# Carbon Nitrogen Ratio

mooserider(8)October 19, 2011

First, let me apologize, as I have no doubt this topic has been addressed many times here. I've read a ton on the web and in the forums on this to try and get a good grasp of its understanding, but I'm still missing something.

I understand that you want to keep the ratio low in the compost pile to make it head up faster and hotter (say ideally 30:1). I also understand that you want browns in there too for the bacteria, and that the browns typically have a higher C:N ratio. If you just have greens to keep the ratio low, you'll just end up with stuff rotting and smelling from what I gather... no food for the bacteria (or not enough carbon).

What I can't figure out is how much brown to add depending on the type of brown. For example, say I have rotted manure (20:1) and vegetable cuttings (25:1) in a 50/50 mix to make this easy (I pulled the ratios from the web). I'm looking at a 22.5:1 ratio at that point, but have no browns.

Browns can be like straw (80:1) or sawdust (500:1). So now I have to decide to either put a small amount of straw, or an even smaller amount of sawdust in order to keep that ratio around 30 or 40 to one. A little algebra could find how much exactly to add to keep it at that ratio, but it seems like there'd be way too little brown mixed in to sustain the bacteria.

This would make for a tiny amount of browns compared with the greens, yet I also see many articles saying that you should have (generally) twice as many browns as greens. How can you have twice the browns and yet keep the C:N ratio down low?

Thank you for reporting this comment. Undo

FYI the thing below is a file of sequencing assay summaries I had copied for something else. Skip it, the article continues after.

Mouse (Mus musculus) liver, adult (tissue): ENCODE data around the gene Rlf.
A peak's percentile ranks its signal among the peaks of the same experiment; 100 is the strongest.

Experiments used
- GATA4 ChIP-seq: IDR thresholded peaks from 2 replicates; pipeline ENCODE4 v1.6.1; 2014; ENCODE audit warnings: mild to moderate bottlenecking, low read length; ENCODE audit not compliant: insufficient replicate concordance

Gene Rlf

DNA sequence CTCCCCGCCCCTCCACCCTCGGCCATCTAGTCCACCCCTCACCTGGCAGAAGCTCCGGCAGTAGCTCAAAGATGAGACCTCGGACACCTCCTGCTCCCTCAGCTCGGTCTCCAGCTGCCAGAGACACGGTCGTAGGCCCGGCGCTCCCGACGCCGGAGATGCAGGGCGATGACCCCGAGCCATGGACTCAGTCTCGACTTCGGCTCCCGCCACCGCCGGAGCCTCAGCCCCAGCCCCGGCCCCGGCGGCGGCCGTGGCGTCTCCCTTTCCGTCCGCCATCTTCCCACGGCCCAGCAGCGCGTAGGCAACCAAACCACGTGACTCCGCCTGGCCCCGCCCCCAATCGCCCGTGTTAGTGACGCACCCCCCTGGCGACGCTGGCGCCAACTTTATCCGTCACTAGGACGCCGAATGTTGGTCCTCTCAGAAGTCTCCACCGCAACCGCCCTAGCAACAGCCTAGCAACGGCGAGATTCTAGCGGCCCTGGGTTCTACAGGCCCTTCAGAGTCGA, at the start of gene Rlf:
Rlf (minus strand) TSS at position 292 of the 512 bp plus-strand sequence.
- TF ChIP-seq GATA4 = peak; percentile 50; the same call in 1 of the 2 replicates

scotty66(8 Hutto TX)

I'm still new to gardening and figuring out the "optimal" ratio for compost is tough...
I just add enough browns to keep the pile from getting stinky and slimy, everything eventually break down.
I put about 50/50 grass and leaves... my compost doesn't steam but it gets hot and breaks down quickly. I only turn my piles about every other week.
I have several bags of aged horse manure as well... but I'm saving that to mix in with the completed compost when I set up my raised beds in the spring. If it was fresh manure, I would add it to the compost now... to me, "aged" means it's sat around long enough that it has already composted (it won't burn plants). As I understand it, fresh manure would burn plants if tossed into a garden.

I do admit... I would like to actually see my pile get so hot it steams. closest I have gotten is when I left a pitchfork stabbed in my pile overnight and the next day the tines were "almost" too hot to hold.

October 19, 2011 at 9:10PM
Thank you for reporting this comment. Undo
Kimmsr(4a/5b-MI)

Do not get too hung up on this question because many of us have found over the years that as long as what we pile up gets hot then the mixture must be close to the optimal 30:1 ratio. The bacteria that will digest the carbonaceous material need Nitrogen as a fuel as well as just enough and not too much moisture to work.
If you pile up some material and it does not start to heat up in about 3 days that might mean there is too much moisture or not enough Nitrogen. If that material smells of ammonia the mix has too much Nitrogen, while if it smells of sewage there is too much moisture in the mix.